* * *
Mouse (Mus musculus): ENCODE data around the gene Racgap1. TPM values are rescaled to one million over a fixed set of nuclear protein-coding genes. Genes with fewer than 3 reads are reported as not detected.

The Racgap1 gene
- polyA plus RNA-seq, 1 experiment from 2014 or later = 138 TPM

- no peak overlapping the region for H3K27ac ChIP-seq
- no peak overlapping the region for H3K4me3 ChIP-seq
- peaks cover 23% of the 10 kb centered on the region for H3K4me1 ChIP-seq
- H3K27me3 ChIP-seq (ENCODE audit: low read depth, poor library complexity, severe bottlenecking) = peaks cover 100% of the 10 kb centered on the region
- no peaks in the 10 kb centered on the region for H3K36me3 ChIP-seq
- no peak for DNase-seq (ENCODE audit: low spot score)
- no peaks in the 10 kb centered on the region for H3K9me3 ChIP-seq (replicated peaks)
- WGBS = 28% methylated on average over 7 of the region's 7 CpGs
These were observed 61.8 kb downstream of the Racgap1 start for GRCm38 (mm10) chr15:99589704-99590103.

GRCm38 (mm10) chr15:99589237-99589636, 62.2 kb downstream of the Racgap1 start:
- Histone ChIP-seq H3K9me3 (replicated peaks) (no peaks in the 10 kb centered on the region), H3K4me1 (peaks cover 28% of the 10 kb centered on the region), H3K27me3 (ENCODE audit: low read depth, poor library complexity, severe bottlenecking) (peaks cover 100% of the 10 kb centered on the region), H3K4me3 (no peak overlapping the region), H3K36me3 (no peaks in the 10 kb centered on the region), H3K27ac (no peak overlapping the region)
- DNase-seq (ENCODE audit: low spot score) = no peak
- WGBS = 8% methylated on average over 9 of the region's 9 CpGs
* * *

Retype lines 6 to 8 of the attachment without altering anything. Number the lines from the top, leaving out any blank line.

- peaks cover 23% of the 10 kb centered on the region for H3K4me1 ChIP-seq
- H3K27me3 ChIP-seq (ENCODE audit: low read depth, poor library complexity, severe bottlenecking) = peaks cover 100% of the 10 kb centered on the region
- no peaks in the 10 kb centered on the region for H3K36me3 ChIP-seq